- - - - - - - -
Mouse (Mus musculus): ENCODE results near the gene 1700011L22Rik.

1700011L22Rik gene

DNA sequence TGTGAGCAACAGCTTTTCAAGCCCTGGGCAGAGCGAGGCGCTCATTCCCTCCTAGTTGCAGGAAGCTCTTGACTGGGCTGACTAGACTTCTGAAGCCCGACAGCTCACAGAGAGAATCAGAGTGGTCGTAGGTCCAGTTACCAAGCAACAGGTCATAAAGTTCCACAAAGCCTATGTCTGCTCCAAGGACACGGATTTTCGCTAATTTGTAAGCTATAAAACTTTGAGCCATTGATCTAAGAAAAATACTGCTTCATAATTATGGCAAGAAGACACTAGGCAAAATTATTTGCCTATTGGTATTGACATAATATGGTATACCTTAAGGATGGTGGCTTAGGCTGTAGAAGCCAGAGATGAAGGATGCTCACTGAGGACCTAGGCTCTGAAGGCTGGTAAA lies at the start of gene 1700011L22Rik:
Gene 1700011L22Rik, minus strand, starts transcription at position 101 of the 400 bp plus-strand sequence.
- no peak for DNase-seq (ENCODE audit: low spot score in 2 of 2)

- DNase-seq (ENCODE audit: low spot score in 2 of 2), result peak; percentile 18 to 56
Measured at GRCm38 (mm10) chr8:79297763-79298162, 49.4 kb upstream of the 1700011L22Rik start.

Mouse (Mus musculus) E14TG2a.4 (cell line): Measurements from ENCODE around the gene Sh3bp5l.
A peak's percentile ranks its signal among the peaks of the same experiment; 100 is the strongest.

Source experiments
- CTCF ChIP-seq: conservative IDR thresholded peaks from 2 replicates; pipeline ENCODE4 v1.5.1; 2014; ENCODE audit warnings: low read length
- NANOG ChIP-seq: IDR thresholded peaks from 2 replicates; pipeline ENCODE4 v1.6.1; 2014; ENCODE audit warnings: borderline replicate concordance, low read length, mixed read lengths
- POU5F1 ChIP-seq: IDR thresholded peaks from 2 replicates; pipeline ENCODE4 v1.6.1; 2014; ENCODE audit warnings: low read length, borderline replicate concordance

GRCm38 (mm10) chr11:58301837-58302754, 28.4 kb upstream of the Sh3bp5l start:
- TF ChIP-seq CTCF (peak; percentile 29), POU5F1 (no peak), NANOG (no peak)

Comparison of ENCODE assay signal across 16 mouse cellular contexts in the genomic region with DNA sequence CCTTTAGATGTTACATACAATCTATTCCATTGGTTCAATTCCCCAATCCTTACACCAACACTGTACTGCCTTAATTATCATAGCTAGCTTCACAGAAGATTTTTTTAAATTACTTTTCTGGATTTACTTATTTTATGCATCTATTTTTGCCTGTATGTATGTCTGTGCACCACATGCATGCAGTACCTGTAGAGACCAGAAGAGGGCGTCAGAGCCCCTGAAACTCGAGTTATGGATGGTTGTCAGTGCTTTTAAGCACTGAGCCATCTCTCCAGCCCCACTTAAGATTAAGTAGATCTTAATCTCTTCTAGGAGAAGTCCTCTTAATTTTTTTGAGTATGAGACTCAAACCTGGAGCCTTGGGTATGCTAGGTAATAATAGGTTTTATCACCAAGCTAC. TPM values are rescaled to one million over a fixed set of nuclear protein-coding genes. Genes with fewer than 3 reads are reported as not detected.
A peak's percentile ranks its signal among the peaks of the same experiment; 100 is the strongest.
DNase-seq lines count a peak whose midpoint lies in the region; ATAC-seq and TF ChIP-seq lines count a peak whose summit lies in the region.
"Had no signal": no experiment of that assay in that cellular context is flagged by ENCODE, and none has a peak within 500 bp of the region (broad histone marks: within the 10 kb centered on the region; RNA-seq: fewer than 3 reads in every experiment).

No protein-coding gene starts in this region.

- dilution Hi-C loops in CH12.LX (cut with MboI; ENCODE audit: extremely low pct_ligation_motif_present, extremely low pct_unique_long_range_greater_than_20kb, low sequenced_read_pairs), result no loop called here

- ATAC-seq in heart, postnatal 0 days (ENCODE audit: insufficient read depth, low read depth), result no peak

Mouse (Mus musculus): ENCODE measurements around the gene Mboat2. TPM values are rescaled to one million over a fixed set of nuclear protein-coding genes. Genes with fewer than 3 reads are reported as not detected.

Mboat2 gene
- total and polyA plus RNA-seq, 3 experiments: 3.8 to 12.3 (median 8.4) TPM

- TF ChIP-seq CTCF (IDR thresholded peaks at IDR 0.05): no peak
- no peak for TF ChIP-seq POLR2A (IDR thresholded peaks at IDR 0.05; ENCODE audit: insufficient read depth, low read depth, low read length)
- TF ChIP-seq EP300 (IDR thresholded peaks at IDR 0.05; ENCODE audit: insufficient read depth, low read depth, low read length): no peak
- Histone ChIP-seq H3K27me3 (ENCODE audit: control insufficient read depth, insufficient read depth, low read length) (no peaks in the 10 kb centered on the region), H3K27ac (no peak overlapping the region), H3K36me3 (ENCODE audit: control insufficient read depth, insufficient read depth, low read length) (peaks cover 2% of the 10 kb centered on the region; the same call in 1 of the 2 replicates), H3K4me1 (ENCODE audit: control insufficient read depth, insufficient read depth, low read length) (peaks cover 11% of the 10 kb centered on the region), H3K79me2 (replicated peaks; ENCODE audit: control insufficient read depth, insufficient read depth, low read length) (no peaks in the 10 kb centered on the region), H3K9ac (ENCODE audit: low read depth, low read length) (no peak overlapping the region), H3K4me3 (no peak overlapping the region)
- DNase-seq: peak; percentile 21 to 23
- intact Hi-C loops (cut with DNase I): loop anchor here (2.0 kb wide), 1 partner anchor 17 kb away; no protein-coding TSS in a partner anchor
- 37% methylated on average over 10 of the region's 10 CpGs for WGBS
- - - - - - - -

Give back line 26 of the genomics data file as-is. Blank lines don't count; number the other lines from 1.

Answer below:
- TF ChIP-seq CTCF (IDR thresholded peaks at IDR 0.05): no peak